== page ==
Blepharospasm

The blepharospasm (eyelid spasm) is a spasm of the muscles surrounding the eye, leading to involuntary blinking and eyelid closure.

The cause of blepharospasm usually remains unknown. Women are affected more often than men and it can be observed a familial aggregation. In rare cases, blepharospasm may occur secondary eye diseases; These include diseases which cause eye irritation (z. B. Trichiasis inwardly growing eyelash) corneal foreign bodies, keratoconjunctivitis sicca (dry eye) and systemic neurological diseases that cause spasms (z. B. Parkinson’s disease).

The blepharospasm (eyelid spasm) is a spasm of the muscles surrounding the eye, leading to involuntary blinking and eyelid closure. The cause of blepharospasm usually remains unknown. Women are affected more often than men and it can be observed a familial aggregation. In rare cases, blepharospasm may occur secondary eye diseases; These include diseases which cause eye irritation (z. B. Trichiasis inwardly growing eyelash) corneal foreign bodies, keratoconjunctivitis sicca (dry eye) and systemic neurological diseases that cause spasms (z. B. Parkinson’s disease). In severe cases, patients can not open their eyes. Symptoms include involuntary blinking and closing the eyes. The blepharospasm is intensified by fatigue, bright lights and anxiety. The treatment of blepharospasm is the injection of botulinum toxin type A in the ciliary muscles and must be repeated in most cases. Occasionally anxiolytics can be effective. A surgical cutting of the periorbital muscles is also effective, but should be taken into consideration only because of potential complications when the botulinum toxin therapy remains ineffective. Sunglasses reduce the light sensitivity that accompany a blepharospasm or can trigger.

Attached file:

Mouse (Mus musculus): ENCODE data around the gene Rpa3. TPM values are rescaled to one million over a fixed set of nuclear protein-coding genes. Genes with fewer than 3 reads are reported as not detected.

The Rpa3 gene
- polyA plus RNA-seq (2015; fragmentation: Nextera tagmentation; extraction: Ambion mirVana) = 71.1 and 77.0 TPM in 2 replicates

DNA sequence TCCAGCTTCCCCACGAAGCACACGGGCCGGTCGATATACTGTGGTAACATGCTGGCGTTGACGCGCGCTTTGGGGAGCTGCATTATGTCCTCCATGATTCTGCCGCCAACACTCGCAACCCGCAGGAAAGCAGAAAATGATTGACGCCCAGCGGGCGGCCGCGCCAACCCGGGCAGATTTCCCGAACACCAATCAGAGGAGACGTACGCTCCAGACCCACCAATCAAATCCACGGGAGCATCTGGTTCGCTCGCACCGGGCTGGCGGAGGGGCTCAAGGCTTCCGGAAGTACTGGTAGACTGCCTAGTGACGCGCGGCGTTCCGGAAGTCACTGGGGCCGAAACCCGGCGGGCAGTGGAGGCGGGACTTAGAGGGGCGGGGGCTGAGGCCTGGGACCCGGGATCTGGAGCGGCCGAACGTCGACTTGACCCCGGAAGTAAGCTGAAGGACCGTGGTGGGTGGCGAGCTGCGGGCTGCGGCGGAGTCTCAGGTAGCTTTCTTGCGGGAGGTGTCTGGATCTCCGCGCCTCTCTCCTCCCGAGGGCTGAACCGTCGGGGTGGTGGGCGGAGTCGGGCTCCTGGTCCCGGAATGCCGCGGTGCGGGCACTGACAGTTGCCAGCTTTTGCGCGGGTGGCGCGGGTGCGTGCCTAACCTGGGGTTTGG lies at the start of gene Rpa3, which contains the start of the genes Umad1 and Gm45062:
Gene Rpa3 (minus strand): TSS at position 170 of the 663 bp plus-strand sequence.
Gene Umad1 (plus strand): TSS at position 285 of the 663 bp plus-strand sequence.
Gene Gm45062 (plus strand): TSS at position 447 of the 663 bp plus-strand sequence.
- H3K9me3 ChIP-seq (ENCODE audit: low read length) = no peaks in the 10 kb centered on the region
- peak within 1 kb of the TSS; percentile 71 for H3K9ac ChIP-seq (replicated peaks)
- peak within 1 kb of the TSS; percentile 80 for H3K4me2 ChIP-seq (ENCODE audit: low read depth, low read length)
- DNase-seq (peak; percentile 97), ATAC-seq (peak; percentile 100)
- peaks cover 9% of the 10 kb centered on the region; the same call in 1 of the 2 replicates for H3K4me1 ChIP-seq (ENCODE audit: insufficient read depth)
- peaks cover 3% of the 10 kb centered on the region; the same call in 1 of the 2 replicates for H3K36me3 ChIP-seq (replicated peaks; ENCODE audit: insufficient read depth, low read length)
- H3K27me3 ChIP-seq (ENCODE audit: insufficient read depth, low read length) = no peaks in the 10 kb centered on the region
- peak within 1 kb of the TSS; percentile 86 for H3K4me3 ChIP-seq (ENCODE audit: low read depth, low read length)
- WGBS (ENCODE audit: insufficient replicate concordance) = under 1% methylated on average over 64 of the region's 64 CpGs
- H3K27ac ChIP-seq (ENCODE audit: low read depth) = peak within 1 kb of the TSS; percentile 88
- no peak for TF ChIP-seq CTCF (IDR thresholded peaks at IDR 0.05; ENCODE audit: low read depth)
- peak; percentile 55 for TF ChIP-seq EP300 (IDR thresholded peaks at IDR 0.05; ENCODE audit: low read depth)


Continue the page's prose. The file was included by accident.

Health Life Media Team

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